oxygen therapy when hypoxia below 92 % is FIRST detected, so as to

assess survival statistics and (2) to assess the affect on physical

function, right heart function and length survival by attempting to

correct hypoxia to a more "normal" level of >/= 94 % saturation.

Another fallacy that is being studied is the notion that detrimental

effects on function and the right heart are directly influenced by

"paO2" and NOT by "saturation". Yet, with more study of 'dynamic

hyperinflation' and the discovery that desaturation resulting from this

factor does NOT lower paO2 as much as it causes 'respiratory acidosis'

(increased CO2 with decreased pH) suggests that it is indeed saturation

and acidosis that is responsible for secondary pulmonary hypertension

and quicker onset right heart failure, while paO2 can be "adequate"

according to clinical evidence
.When you see me responding to folks

who talk about their CO2 being elevated, or being CO2-retainers and they

are concerned about oxygen use, you will always see me asking about

their pH on their blood gas
.
That is because the pH is the ALL

IM
PORTANT factor in whether or not we need to worry about what the CO2

is. A CO2 that is elevated in the presence of a pH that is equally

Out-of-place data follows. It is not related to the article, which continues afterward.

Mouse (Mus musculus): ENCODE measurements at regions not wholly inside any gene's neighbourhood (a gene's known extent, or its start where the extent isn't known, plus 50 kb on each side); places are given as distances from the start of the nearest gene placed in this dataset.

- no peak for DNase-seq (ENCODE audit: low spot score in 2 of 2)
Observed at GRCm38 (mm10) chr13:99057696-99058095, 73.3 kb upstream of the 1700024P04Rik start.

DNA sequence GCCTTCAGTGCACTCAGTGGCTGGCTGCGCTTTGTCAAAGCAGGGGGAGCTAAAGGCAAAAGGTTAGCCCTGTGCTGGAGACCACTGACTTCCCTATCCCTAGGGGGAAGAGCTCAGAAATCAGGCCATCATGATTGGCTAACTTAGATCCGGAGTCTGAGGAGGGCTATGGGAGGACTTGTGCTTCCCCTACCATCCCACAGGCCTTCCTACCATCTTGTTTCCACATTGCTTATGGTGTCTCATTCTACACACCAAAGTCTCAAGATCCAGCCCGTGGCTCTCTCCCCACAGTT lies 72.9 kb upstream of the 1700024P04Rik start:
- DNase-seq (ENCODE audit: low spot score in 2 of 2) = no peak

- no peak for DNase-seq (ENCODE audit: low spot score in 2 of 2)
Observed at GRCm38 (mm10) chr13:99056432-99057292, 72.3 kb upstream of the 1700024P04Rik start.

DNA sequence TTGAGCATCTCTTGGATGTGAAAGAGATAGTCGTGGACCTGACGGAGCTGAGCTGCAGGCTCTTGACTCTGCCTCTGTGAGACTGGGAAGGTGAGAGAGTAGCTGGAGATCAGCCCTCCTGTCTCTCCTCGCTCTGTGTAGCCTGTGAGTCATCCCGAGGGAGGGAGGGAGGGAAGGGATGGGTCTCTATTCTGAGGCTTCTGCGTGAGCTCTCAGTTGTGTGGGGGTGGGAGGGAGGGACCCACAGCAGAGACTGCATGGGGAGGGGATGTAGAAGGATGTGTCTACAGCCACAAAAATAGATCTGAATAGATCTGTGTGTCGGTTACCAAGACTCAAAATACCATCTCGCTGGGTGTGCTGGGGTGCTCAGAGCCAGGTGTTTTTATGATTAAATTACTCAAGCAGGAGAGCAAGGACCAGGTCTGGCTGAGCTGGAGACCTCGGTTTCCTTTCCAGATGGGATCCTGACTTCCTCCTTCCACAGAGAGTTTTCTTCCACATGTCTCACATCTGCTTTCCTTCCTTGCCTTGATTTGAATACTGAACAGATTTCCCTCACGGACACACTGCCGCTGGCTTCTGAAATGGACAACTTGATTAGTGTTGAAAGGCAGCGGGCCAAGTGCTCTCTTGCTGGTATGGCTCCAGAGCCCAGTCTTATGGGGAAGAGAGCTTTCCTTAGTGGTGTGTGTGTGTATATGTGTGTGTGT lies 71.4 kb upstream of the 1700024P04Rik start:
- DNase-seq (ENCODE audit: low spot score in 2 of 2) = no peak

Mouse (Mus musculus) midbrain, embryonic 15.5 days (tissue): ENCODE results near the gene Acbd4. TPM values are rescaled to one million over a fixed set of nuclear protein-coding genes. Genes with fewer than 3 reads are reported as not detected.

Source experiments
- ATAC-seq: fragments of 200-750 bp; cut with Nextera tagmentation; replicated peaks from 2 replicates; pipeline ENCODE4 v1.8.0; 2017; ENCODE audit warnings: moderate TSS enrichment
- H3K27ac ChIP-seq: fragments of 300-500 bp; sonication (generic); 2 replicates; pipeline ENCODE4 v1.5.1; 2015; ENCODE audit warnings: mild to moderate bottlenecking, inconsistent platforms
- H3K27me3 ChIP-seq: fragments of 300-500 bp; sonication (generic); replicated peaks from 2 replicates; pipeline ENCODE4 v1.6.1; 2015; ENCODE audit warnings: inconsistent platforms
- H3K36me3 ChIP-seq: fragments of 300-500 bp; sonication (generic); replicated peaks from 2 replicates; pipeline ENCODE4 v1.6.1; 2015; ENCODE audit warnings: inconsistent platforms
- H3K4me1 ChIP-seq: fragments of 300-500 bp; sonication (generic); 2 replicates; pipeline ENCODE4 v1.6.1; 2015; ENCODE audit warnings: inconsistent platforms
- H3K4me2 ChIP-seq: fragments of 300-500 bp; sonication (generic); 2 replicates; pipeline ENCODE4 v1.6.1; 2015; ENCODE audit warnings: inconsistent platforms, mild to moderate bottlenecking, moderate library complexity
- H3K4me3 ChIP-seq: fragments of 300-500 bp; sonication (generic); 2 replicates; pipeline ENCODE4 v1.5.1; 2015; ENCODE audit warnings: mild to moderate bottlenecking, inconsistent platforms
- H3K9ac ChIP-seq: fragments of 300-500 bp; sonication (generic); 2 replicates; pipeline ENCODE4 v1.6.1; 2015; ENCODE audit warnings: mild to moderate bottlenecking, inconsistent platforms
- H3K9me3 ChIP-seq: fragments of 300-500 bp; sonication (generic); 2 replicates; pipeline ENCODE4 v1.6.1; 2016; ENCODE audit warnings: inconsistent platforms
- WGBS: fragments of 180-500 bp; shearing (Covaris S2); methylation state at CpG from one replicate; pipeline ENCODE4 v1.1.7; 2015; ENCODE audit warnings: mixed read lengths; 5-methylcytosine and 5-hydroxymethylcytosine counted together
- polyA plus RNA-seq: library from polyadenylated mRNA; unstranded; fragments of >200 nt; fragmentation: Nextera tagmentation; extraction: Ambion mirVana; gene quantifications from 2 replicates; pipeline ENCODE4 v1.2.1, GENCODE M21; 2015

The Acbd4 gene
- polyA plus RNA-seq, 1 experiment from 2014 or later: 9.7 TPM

decreased spells trouble, regardless of what the oxygen is
.The

saturation will ALWAYS be decreased with that combination. On the

other hand, a CO2 that is increased in the presence of a normal pH is

NOT a problem and saturation remains high/normal
. Further, 99 % of

those who retain CO2 have a NORMAL pH, which is WHY there is NO fear

that they will breathe any different, much less worse, if given enough

oxygen to run their saturation up to 96 % and higher



The bottom line is that those clinicians who are still adamant about

restricting oxygen use by CO2-retainersare, (1) not informed/up to date

or (2) simply are not convinced of the evidence, so far
. I am

confident that with the work going on and the voices in the wilderness,

like me, that we will come to a point when folks will slap their

foreheads and figure it out. Until then, you must do what your

conscience and your doctor agree is best for you. We know that the

likelihood of avoidable mishap exists as long as they withhold adequate

oxygen. But, it is the accepted standard by a large segment of the

medical community and we haven't convinced enough of the medical

community to act accordingly."





Mark W. Mangus, Sr. BSRC, RPFT, RRT

Pulmonary Rehabilitation

Christus Santa Rosa Health Care

San Antonio, TX

mark.mangus@christushealth.org

________________________________________________________________________________

Chronic Obstructive Pulmonary DiseaseA chronic condition that limits

activities
Chronic Obstructive Pulmonary Disease, or COPD, includes chronic bronchitis and emphysema, two lung diseases that often coexisthttp://ihcrp.georgetown.edu/agingsociety/pubhtml/copd/copd.html




.

Protect Your Lungs From Wildfire SmokeDoctor Offers Tips For Minimizing Side EffectsWhen wildfires are blazing -- and after threatened people have ensured their personal safety -- there are steps people can take to reduce the effects of smoke on their lungs and respiratory systems.http://www.my58.com/health/2592720/detail.html